The Poem's the Thing

What is your favorite poem? Why?

Long before I was an English major or had tried to analyze Thomas Pynchon or even wrote my high school senior honors’ paper about James Baldwin, I was a more than slightly precocious little girl who discovered her love of literature and pop culture at a very early age. So when I received a very adorable dachshund for my fifth birthday, no one blinked an eye when I named him Hamlet.

Now, lest you think I was reading a pop up version of the sad tale of the Prince of Denmark and his comrades, let me mention that one of my favorite shows on the telly was Gilligan’s Island. And my favorite episode (aside from the radioactive vegetables one) is the one featuring that rapscallion Harold Hecuba and the all-singing, all-dancing musical version of Hamlet. From epic pop culture nodding to classic literature a doggie was named.

Thus began my relationship with Shakespeare – one that’s only gotten stronger with time. Given that, it’s no surprise that my favorite poem is a Shakespearean sonnet. One that I have loved since I was about 15 years old. I was a slightly-awkward, drama-loving, secretly-shy girl who, unbeknownst to family, friends and even herself, felt most at home on stage. And was asked to participate, with mostly upperclassmen, in a school-wide Shakespeare festival. Even now, a thousand years later, I still get a little farklempt when I think about it. To me, it was a Big Deal. I played a small supporting role in a scene from Henry IV, Part 1 (Mistress Quickly – sharing a scene with the characters of Falstaff and Prince Hall was no small feat – scenery chewers both) and recited a dramatic interpretation of a sonnet. Sonnet 116 to be exact.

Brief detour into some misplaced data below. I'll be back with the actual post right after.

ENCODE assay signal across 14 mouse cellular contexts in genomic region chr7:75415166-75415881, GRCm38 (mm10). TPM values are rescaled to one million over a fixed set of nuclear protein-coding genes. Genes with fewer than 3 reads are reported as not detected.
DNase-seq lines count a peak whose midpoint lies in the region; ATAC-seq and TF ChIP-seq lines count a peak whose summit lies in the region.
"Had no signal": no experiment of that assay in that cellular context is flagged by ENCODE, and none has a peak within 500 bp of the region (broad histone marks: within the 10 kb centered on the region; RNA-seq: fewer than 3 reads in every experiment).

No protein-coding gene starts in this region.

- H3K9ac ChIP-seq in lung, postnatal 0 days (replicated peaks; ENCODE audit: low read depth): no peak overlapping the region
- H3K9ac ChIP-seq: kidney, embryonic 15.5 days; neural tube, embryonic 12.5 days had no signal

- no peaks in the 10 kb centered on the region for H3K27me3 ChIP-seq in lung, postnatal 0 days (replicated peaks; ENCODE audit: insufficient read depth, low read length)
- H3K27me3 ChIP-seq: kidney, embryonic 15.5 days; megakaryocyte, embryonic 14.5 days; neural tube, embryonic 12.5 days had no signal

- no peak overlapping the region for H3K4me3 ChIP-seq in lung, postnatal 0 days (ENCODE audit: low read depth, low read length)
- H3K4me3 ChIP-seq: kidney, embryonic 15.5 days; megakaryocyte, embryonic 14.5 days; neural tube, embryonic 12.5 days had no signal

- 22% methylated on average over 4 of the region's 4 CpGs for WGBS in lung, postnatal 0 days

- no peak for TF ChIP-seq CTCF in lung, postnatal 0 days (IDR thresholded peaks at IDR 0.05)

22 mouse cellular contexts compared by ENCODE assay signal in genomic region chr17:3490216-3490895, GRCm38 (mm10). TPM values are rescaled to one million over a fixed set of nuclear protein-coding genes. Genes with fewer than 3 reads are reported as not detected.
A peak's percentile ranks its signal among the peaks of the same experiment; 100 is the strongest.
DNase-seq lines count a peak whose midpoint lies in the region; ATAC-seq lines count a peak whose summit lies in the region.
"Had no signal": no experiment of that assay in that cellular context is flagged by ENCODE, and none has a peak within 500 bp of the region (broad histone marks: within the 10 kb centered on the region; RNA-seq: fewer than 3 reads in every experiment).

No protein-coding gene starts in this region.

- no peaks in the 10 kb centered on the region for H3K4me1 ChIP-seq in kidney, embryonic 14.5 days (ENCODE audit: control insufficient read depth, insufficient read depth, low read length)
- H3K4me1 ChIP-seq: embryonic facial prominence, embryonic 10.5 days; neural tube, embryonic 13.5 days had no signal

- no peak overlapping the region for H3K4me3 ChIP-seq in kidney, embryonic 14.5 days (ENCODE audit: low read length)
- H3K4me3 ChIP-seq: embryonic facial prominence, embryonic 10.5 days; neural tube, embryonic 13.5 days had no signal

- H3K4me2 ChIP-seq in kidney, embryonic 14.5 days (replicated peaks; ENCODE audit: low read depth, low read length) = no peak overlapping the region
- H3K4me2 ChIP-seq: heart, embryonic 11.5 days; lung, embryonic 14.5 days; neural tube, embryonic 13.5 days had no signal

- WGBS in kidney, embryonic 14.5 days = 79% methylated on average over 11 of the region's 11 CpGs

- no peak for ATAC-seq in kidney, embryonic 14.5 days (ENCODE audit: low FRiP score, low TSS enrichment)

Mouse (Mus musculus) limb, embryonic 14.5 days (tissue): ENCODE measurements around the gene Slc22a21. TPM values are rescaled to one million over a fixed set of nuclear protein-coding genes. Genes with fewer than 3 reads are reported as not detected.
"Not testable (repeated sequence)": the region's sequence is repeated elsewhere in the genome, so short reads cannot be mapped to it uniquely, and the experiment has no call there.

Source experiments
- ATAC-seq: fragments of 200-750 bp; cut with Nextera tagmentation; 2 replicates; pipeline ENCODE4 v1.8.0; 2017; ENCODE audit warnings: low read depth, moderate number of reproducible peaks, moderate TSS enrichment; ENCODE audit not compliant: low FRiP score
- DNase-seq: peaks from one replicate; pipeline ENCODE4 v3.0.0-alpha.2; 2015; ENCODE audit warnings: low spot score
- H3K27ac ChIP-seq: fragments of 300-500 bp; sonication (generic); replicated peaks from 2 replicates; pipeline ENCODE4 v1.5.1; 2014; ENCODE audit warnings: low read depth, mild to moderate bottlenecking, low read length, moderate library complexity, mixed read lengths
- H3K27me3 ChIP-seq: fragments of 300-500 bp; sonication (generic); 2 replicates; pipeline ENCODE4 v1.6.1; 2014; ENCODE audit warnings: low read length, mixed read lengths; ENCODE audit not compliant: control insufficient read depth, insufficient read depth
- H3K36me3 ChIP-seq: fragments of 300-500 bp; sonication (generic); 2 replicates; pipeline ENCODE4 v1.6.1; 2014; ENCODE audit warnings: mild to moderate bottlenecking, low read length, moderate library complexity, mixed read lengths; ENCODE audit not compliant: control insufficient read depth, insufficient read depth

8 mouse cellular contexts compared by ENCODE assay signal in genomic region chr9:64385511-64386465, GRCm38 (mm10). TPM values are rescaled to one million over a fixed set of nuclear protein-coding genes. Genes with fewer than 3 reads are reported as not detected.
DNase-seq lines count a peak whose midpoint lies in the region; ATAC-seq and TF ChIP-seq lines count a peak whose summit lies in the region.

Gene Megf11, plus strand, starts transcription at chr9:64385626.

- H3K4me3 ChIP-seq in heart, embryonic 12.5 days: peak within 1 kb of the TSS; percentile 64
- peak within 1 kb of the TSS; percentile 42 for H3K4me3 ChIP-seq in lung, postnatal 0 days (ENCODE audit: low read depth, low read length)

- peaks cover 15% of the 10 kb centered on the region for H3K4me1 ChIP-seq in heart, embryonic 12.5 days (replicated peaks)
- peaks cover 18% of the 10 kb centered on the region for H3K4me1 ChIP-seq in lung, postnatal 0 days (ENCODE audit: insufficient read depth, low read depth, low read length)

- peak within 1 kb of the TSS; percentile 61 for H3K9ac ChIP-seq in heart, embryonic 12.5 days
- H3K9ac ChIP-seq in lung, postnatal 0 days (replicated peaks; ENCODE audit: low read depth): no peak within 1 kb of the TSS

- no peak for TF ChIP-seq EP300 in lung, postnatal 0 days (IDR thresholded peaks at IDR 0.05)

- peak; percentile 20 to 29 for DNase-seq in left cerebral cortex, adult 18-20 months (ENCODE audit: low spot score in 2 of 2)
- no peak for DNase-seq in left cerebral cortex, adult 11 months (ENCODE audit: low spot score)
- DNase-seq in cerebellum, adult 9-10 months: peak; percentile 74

And in that moment in the program when it came for me to do my thing, presenting words older than I could ever imagine at my tender age, standing alone on a stage in front of peers and parents, I, for perhaps the first time during my emersion as a young woman, felt like my true authentic self. I owned that moment. Those words, their sentiment, though much more mature than my limited life experience could grasp, their rhythm – they became part of my essence that day. They have never left me.

So I give you my favorite poem. Shakespeare’s Sonnet 116. Typed from memory.

A bit of my soul on paper.

Let me not to the marriage of true minds
Admit impediments. Love is not love
Which alters when it alteration finds,
Or bends with the remover to remove:
O no! it is an ever-fixed mark
That looks on tempests and is never shaken.
It is the star to every wandering bark,
Whose worth's unknown, although his height be taken.
Love's not Time's fool, though rosy lips and cheeks
Within his bending sickle's compass come
Love alters not with his brief hours and weeks,
But bears it out even to the edge of doom.
If this be error and upon me proved,
I never writ, nor no man ever loved.

No comments: